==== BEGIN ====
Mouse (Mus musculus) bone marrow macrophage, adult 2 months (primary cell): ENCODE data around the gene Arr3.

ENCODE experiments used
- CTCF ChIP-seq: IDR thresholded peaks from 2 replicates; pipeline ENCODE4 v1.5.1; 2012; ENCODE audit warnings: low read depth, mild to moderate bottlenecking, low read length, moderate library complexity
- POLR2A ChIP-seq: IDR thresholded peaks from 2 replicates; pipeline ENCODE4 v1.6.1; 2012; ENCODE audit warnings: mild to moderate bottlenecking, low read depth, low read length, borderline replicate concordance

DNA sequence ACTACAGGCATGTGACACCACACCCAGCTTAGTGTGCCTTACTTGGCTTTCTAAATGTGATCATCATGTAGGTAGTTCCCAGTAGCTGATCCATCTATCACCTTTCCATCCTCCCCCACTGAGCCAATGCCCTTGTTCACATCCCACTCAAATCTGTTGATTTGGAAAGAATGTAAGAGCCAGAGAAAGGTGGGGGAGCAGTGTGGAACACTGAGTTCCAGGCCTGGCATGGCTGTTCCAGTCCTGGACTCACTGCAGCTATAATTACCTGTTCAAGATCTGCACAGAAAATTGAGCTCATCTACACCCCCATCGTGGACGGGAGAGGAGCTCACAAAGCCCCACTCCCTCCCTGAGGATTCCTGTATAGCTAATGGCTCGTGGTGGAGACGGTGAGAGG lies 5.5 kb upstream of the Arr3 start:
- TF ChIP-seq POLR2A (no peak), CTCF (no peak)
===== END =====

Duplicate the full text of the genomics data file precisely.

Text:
Mouse (Mus musculus) bone marrow macrophage, adult 2 months (primary cell): ENCODE data around the gene Arr3.

ENCODE experiments used
- CTCF ChIP-seq: IDR thresholded peaks from 2 replicates; pipeline ENCODE4 v1.5.1; 2012; ENCODE audit warnings: low read depth, mild to moderate bottlenecking, low read length, moderate library complexity
- POLR2A ChIP-seq: IDR thresholded peaks from 2 replicates; pipeline ENCODE4 v1.6.1; 2012; ENCODE audit warnings: mild to moderate bottlenecking, low read depth, low read length, borderline replicate concordance

DNA sequence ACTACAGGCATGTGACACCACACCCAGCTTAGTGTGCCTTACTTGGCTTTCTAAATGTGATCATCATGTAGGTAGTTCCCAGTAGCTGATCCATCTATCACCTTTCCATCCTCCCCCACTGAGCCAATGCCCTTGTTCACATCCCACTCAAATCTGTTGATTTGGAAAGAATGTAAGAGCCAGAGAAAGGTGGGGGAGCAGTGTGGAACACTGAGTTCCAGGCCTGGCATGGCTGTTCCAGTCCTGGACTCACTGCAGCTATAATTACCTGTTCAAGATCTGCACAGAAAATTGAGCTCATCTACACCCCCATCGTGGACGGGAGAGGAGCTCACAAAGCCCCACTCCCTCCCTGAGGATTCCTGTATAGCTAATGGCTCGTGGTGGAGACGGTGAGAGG lies 5.5 kb upstream of the Arr3 start:
- TF ChIP-seq POLR2A (no peak), CTCF (no peak)